In the orientation shown in FIGS. 6 and 7, the airflow vortex enters the circular toroidal dome separator chamber 5, flowing in an outward directional circular pattern. The swept-back appendages 52 of the particle accelerator assembly 16 contact the airflow vortex at the same angle it leaves the upwardly angled air inlet vanes 34 and therefore are in fluid communion with the airflow vortex leaving the upwardly angled air inlet vanes 34. The swept-back appendages 52 are moving through the incoming airflow vector many times faster than the incoming airflow vector producing an outward velocity vector that greatly increases the centrifugal force while directing the airflow vector outward to the inner wall 10 of the circular toroidal dome separator chamber 5 and out the debris ejection duct 25.

In the orientation shown in FIGS. 1 and 5, the particle accelerator assembly 16 has one top strake 22 and one bottom strake 23 mounted on the top and bottom on the curved appendage's leading edge 3 of each swept-back appendage 52 along the entire length of the swept-back appendage 52. FIG. 1A shows these strakes and an appendage in cross section. These top and bottom strakes 22 and 23 offer structural reinforcement and form entrapments for airborne debris, directing the debris down the length of the swept-back appendage 52 and depositing the debris in the airflow vortex circulating around the inner wall 10 of the circular toroidal dome separator chamber 5. Additional vertical appendage strakes 24 are attached to the windward surface of the vertical appendage 19, forming several outward directional guides that entrap and direct debris into the debris ejection duct 25. The leading edge 21 of the vertical appendage 19 is contoured to match the inward slope of the circular toroidal dome separator chamber 5 and align with an equal distance along the entire leading edge 21 of the vertical appendage 19 to the debris ejection duct 25.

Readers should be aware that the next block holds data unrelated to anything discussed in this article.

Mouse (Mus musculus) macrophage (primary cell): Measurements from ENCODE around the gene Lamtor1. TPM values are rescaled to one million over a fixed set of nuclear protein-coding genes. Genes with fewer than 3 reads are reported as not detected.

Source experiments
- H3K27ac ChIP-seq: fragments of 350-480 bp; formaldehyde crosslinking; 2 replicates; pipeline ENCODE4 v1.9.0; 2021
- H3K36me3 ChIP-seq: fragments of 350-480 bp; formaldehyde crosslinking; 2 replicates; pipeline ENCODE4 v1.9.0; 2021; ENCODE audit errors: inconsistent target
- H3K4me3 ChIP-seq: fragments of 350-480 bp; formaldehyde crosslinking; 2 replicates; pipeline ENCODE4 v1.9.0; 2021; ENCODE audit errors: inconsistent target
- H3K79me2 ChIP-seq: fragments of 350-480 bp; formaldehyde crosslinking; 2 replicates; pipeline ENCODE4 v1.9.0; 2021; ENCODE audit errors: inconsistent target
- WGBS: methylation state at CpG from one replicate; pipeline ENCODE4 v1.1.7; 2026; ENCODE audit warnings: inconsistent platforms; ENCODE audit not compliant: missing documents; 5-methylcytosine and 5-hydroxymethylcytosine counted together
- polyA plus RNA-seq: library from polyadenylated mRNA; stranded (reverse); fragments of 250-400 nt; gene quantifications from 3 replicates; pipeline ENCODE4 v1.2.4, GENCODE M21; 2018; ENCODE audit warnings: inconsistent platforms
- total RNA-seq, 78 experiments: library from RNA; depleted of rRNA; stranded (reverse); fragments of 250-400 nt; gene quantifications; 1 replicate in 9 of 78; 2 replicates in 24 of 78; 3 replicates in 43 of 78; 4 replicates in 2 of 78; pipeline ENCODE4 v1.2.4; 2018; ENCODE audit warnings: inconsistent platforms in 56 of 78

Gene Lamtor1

In the orientation shown in FIGS. 1 and 5, the particle accelerator assembly 16 has multiple swept-back appendages 52 mounted on a central hub 36 that is rotatably attached to the circular toroidal dome separator chamber 5 by a permanently affixed center shaft 11. This affixed center shaft 11 extends upwardly into the center of the bearing assembly 14. The affixed center shaft 11 is attached to the bearing assembly 14 with a lock nut 12, tightened to result in the proper bearing preload. The affixed center shaft 11 is machined down to form a step 39 that mates to the inner race of the lower bearing 14, allowing the affixed center shaft 11 to extend through the bearing assembly 14 and be secured by the top bearing inner race spacer 53 and lock nut 12 in the upper shaft cavity 9. The central hub 36 forms a smooth transition from the downward arch of the circular toroidal dome separator chamber 5 to the bottom of the central hub 36, ending as a round-tipped cone centered over the air outlet passageway 29. This allows for a smooth airflow transition around the central hub 36 into the air outlet passageway 29. A labyrinth seal to prevent air and debris from entering the bearing cavity 64 is formed by male labyrinth seal lip 37 and female labyrinth seal lip 38.